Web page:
I’m spent after the RSAC. By Friday I have been on for close to a week. It’s nonstop, from the break of dawn until the wee hours of the morning. But don’t feel too bad – it’s one of my favorite weeks of the year. I get to see my friends. I do a bunch of business. And I get a feel for how close our research is to reflecting the larger trends in the industry.

But it’s exhausting. When the kids were smaller I would fly back early Friday morning and jump back into the fray of the Daddy thing. I had very little downtime and virtually no opportunity to recover. Shockingly enough, I got sick or cranky or both. So this year I decided to do it differently. I stayed in SF through the weekend to unplug a bit.


I made no plans. I was just going to flow. There was a little bit of structure. Maybe I would meet up with a friend and get out of town to see some trees (yes, Muir Woods was on the agenda). I wanted to catch up with a college buddy who isn’t in the security business, at some point. Beyond that, I’d do what I felt like doing, when I felt like doing it. I wasn’t going to work (much) and I wasn’t going to talk to people. I was just going to be.

Turns out my friend wasn’t feeling great, so I was solo on Friday after the closing keynote. I jumped in a Zipcar and drove down to Pacifica. Muir Woods would take too long to reach, and I wanted to be by the water. Twenty minutes later I was sitting by the ocean. Listening to the waves. The water calms me and I needed that. Then I headed back to the city and saw an awesome comedian was playing at the Punchline. Yup, that’s what I did. He was funny as hell, and I sat in the back with my beer and laughed. I needed that too.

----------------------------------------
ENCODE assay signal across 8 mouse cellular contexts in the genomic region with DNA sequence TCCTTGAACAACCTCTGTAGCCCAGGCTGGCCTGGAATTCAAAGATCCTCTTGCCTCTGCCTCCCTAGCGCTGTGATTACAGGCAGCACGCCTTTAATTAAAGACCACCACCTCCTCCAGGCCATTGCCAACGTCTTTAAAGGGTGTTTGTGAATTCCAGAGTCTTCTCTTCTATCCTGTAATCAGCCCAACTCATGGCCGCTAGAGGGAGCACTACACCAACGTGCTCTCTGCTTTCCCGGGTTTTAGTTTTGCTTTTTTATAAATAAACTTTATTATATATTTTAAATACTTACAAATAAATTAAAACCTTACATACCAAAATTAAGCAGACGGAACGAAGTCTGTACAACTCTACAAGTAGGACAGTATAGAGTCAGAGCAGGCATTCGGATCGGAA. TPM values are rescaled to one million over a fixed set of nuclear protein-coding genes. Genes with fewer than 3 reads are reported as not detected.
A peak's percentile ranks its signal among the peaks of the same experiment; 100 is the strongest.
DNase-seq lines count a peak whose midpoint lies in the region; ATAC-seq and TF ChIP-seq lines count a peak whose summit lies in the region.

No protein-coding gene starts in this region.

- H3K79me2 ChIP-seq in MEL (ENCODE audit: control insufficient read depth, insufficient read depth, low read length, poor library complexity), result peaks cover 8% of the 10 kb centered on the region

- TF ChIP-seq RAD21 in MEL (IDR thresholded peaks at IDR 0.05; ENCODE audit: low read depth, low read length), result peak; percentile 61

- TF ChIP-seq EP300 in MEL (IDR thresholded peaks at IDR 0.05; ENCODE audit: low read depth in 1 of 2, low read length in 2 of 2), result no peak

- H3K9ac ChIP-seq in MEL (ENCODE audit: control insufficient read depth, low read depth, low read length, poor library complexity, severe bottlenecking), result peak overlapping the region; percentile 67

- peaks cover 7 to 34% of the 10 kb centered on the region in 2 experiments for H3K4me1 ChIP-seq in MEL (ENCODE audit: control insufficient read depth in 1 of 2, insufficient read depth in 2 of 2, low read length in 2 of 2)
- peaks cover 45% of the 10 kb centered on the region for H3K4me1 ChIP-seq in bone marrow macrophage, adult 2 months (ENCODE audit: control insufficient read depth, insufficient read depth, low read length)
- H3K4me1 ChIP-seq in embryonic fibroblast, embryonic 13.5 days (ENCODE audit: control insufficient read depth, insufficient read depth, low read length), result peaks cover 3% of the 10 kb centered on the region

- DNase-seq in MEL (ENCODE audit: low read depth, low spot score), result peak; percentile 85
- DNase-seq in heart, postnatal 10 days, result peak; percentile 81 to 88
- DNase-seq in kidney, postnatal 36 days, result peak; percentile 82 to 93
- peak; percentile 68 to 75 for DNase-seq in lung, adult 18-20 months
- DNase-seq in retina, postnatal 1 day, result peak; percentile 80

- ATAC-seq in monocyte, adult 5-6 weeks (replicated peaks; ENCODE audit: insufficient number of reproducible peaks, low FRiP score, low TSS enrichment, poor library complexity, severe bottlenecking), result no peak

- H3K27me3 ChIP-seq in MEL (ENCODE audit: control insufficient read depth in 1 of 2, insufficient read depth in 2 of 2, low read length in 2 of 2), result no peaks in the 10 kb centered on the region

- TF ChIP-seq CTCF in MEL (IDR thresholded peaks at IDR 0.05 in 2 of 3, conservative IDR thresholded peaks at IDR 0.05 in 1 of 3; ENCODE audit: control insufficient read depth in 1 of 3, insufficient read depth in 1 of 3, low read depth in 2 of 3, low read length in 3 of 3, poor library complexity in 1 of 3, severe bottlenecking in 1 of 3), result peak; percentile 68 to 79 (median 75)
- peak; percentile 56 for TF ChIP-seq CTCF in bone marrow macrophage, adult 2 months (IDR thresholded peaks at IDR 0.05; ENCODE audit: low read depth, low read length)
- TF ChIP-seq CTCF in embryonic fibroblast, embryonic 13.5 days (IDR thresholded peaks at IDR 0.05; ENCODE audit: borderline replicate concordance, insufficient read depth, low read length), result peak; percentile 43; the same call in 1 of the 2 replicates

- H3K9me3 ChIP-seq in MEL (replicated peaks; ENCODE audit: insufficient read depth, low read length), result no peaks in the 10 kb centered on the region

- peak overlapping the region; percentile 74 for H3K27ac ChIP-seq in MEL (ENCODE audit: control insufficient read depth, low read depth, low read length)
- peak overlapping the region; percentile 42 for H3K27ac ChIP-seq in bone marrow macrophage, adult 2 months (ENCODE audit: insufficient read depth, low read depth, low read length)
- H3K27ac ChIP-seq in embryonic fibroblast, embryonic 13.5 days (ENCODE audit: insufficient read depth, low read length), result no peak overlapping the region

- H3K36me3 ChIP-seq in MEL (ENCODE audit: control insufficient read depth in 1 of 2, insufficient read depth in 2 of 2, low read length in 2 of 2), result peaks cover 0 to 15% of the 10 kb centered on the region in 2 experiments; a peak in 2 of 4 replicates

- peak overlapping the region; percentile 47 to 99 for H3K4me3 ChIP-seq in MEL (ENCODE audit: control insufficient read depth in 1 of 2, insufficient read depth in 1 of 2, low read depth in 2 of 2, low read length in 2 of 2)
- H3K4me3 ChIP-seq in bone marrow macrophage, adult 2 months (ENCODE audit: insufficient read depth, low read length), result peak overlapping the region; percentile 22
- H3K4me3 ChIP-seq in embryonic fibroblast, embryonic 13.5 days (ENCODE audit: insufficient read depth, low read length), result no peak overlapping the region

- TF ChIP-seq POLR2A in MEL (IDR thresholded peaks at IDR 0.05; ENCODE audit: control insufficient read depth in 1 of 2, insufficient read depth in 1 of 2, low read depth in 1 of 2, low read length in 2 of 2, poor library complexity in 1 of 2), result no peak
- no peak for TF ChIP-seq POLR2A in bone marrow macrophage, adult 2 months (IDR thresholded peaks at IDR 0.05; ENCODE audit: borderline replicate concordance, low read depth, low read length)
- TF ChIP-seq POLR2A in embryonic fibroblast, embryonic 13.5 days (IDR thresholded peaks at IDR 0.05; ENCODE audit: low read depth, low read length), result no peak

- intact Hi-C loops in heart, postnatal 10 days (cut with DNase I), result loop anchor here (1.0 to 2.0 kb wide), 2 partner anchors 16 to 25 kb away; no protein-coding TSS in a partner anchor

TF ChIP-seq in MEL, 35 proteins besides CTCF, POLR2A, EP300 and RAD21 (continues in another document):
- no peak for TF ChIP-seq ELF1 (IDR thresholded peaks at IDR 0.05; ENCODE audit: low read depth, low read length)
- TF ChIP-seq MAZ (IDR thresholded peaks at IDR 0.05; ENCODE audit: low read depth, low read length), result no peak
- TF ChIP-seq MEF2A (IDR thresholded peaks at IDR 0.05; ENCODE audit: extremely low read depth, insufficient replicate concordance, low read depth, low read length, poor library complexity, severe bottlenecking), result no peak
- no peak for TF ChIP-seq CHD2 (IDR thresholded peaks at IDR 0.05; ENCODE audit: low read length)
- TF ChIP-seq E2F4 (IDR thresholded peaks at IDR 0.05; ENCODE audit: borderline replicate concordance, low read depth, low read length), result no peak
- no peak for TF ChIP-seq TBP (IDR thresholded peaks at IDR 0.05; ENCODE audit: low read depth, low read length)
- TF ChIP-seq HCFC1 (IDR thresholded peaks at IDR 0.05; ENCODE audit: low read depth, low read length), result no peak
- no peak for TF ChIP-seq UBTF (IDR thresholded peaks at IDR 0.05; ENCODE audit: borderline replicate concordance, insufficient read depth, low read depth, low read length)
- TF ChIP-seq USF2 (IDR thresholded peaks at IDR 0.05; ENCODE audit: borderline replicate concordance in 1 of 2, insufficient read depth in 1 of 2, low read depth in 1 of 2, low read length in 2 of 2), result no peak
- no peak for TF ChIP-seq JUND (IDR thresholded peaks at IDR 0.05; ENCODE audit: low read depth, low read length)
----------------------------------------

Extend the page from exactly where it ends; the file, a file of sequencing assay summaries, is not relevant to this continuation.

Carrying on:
Then on Saturday I did a long run on the Embarcadero. Turns out a cool farmer’s market is there Saturdays. So I got some fruit to recover from the run, went back to the hotel to clean up, and then headed back to the market. I sat in a cafe and watched people. I read a bit. I wrote some poetry. I did a ZenTangle. I didn’t speak to anyone (besides a quick check-in with the family) for 36 hours after RSA ended. It was glorious. Not that I don’t like connecting with folks. But I needed a break.

Then I had an awesome dinner with my buddy and his wife, and flew back home the next day in good spirits, ready to jump back in. I’m always running from place to place. Always with another meeting to get to, another thing to write, or another call to make. I rarely just leave myself empty space with no plans to fill it. It was awesome. It was liberating. And I need to do it more often.

This is one of the poems I wrote, watching people rushing around the city.

You feel them before you see
They have somewhere to be
It’s very important
Going around you as quickly as they can.
They are going places.

Then another
And another
And another
Constantly rushing
But never catching up.

They are going places.
Until they see
that right here
is the only place they need to be.
– MSR, 2015


Photo credit: “65/365: be. [explored]“_ originally uploaded by It’s Holly